By Pamela Pritt
Crude MCHM and its companion chemical PPH should not be in drinking water at any level, the chair of the Chemical Safety Board said Friday morning.
Dr. Rafael Moure-Eraso said those chemicals are created to be reactive with other chemicals and have the potential to affect human beings.
“We should be worried about it,” Moure-Eraso said.
The company that manufactures the chemicals — Eastman Chemicals produced the MCHM, Dow made the PPH — is responsible for testing the chemicals and providing answers about chemical safety guidelines, Moure-Eraso said. The company has “provided very little information,” he continued, but has conducted two or three small toxicological studies. Those studies are not “adequate to determine chronic effects over a long period of time,” the director said.
The CSB’s lead investigator, Johnnie Banks, said the manufacturer has repeatedly reported no data available on MCHM’s and PPH’s toxicology.
“This came as a surprise to us, that the chemicals have no information,” Banks said. Although he said he’d seen chemical spills before, this event is “striking because it affected such a large number of people.”
A cocktail of Crude MCHM and PPH, both chemical compounds used in the coal cleaning process, leaked from the bottom a pre-World War II era tank on the banks of the Elk River on Jan. 9. The chemicals leached through the soil, into a containment tank and then into the river a little more than half-a-mile above the sole water intake for 300,000 state residents.
The leak, detected because area residents smelled a “licorice-like” odor, caused a “do not use” order for tap water and a state of emergency for a nine-county region. The tanks belonged to Freedom Industries.
Eastman’s Safety Data Sheet for Crude MCHM warns that the chemical is harmful if swallowed, and describes first aid measures for eye and skin contact that include flushing with “plenty of water,” and then seeking medical attention. Measures for ingestion it says are “not relevant, due to the form of the product.”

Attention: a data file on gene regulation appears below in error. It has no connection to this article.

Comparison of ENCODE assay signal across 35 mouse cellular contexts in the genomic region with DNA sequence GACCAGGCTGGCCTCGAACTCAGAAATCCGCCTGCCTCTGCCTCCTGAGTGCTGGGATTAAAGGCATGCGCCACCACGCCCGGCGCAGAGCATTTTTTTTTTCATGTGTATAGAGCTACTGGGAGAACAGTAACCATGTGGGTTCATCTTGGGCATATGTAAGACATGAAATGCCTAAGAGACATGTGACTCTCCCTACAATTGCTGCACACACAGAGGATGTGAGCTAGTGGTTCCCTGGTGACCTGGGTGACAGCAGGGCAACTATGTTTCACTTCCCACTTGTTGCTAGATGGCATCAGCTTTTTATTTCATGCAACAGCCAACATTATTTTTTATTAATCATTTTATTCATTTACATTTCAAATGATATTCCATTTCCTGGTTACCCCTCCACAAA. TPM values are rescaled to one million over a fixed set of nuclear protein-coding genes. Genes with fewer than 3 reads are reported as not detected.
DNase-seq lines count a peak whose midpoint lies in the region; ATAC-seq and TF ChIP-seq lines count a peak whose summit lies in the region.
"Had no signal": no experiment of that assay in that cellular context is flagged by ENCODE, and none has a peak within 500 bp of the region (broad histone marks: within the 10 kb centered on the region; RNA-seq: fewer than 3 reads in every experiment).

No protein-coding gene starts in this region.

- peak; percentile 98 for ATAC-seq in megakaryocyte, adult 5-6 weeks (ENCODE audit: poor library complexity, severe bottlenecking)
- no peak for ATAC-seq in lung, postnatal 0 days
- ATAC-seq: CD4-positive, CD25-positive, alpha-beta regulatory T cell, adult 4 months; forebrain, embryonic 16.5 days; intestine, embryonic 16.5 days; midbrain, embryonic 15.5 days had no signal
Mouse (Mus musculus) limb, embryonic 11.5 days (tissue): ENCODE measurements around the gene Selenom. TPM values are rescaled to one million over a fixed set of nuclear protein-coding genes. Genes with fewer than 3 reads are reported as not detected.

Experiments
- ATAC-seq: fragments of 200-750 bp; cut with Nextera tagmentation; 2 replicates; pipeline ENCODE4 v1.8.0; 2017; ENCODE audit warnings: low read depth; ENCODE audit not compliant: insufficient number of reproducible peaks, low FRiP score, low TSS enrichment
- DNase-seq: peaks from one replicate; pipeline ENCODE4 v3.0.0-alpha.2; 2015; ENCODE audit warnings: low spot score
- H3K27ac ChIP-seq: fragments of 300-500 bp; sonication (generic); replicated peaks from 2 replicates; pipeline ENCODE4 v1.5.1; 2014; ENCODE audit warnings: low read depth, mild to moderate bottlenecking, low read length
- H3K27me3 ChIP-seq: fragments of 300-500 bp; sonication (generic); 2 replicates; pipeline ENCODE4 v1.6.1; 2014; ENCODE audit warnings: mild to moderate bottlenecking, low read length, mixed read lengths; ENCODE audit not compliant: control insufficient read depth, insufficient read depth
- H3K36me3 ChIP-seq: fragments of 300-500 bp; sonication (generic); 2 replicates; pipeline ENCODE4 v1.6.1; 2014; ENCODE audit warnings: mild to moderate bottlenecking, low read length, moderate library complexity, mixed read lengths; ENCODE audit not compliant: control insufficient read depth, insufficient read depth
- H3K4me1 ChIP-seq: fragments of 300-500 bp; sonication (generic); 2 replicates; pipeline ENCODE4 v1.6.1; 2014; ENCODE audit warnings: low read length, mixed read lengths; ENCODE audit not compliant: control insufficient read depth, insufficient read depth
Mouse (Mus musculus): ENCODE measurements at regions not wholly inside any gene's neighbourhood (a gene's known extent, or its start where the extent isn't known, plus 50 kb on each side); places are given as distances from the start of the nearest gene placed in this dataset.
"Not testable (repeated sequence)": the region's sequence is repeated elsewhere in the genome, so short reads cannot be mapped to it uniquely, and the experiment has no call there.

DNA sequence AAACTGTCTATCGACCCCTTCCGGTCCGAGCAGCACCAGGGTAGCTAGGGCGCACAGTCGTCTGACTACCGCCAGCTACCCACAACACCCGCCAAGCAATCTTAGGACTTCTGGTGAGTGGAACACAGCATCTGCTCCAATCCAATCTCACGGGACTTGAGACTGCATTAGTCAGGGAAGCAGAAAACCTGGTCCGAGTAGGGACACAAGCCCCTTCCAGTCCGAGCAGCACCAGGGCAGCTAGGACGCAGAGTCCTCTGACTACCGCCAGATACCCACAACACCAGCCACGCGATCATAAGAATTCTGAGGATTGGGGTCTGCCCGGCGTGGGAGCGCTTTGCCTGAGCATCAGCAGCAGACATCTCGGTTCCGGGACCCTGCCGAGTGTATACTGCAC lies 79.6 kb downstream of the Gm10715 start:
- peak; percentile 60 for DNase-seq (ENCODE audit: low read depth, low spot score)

As for accidental release measures, the SDS says “avoid release to the environment,” and says that spills should be absorbed with vermiculite or other inert material, then placed in a chemical waste container. “Prevent runoff from entering drains, sewers, or streams. Dike for later disposal,” the SDS says.
The SDS says MCHM’s chemical stability is not fully evaluated, but strong oxidizing agents are “incompatible materials.”
Moure-Eraso said the CSB is still in the preliminary stages of its investigation, and will examine a number of issues including: siting of chemical facilities in proximity to water sources; integrity of storage tanks, among them anti-leak designs and leak sensors; and the regulatory framework of the Kanawha Valley and the state.
The director said his agency’s report will include “lessons learned from this tragic accident to help prevent a similar event from occurring again.”
Banks said the entire investigation will take up to a year, causing Sen. Majority Leader John Unger D-Berkeley some angst about a Senate bill aiming to regulate above ground storage tanks. Unger said the leak at Freedom Industries is an “urgent” matter, but wants to have CSB recommendations included in the bill if possible.
“There’s a sense of urgency in our mission, as well,” Banks said. The lead investigator said urgent recommendations could be developed.
Moure-Eraso said the CSB investigated the Bayer CropScience pesticide manufacturing explosion in 2008. The report, released two years ago, made recommendations about developing a chemical release prevention program, which Moure-Eraso said “would have prevented the accident we’re dealing with today.”
National Guard Adjutant General Maj. Gen. James Hoyer reported to the Joint Committee on Water Resources, Friday as well.
Hoyer said the Guard will continue to take water samples from the Elk for another week and provide data from the sampling results as quickly as possible.
Hoyer said 20 million bottles of water had been distributed since the chemical spill on Jan. 9. The general credited volunteers from community organizations and churches for helping with the effort to distribute potable water to the valley residents.